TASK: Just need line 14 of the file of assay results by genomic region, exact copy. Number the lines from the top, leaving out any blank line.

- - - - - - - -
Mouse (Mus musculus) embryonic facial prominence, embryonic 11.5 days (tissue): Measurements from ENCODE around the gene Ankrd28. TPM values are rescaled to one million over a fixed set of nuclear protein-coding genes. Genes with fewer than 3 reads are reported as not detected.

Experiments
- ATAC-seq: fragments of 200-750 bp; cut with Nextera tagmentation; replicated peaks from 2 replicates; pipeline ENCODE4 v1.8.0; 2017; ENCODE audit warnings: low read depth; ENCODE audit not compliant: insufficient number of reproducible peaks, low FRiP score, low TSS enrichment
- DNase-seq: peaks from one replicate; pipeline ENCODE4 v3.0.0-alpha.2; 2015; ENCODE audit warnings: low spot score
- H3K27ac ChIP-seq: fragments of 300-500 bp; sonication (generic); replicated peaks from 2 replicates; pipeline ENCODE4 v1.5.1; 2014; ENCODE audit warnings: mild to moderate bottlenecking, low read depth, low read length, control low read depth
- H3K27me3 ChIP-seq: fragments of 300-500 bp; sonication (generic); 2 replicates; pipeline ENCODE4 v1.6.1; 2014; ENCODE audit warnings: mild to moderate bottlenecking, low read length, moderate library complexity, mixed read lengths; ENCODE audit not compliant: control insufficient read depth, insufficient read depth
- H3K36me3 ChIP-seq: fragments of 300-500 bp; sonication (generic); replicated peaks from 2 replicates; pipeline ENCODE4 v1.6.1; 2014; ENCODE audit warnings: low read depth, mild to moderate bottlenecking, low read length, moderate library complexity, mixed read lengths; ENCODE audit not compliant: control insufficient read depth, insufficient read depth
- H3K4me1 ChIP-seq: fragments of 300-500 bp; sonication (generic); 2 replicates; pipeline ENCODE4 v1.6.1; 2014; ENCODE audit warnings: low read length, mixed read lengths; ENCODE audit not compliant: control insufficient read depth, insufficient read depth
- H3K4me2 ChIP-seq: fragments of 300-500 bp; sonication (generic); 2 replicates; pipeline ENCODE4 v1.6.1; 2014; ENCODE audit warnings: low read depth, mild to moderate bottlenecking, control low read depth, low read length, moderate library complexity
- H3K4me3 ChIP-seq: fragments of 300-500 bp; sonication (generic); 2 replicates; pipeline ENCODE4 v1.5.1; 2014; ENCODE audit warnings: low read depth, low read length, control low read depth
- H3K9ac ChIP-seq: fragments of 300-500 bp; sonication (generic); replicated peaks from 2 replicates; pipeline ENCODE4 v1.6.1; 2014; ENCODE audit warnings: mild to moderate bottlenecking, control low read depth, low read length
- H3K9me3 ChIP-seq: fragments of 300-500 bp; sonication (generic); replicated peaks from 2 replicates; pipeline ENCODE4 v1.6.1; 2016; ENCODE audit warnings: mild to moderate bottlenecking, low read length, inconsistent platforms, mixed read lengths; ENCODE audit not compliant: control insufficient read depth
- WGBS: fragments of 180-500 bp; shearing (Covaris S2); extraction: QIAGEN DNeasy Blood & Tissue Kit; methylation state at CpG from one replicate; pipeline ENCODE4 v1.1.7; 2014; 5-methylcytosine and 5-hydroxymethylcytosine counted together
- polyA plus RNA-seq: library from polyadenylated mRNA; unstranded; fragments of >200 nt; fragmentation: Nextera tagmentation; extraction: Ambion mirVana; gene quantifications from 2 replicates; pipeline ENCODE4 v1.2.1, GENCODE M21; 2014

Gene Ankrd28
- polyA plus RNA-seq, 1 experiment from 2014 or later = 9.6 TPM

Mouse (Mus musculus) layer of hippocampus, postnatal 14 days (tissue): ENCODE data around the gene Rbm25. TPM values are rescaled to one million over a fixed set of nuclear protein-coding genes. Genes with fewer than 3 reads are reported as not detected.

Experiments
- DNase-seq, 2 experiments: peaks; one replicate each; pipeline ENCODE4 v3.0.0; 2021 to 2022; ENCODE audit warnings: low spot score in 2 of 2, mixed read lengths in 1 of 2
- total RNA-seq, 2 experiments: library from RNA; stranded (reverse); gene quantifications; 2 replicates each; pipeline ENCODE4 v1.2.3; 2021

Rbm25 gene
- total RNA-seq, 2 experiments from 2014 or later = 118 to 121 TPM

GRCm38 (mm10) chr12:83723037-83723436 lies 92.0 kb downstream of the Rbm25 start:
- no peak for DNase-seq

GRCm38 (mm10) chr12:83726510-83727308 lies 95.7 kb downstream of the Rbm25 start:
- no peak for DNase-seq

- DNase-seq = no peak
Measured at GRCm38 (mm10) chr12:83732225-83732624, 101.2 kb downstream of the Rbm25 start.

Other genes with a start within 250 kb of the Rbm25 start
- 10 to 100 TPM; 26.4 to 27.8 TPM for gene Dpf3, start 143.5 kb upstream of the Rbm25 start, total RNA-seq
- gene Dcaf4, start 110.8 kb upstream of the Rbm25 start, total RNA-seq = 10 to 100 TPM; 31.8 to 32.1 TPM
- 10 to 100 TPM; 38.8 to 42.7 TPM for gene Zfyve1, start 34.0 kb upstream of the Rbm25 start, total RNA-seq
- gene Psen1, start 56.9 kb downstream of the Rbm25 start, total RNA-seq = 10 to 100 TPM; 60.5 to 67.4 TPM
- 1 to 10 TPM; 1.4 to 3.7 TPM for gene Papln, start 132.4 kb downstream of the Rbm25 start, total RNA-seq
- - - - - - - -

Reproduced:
- polyA plus RNA-seq: library from polyadenylated mRNA; unstranded; fragments of >200 nt; fragmentation: Nextera tagmentation; extraction: Ambion mirVana; gene quantifications from 2 replicates; pipeline ENCODE4 v1.2.1, GENCODE M21; 2014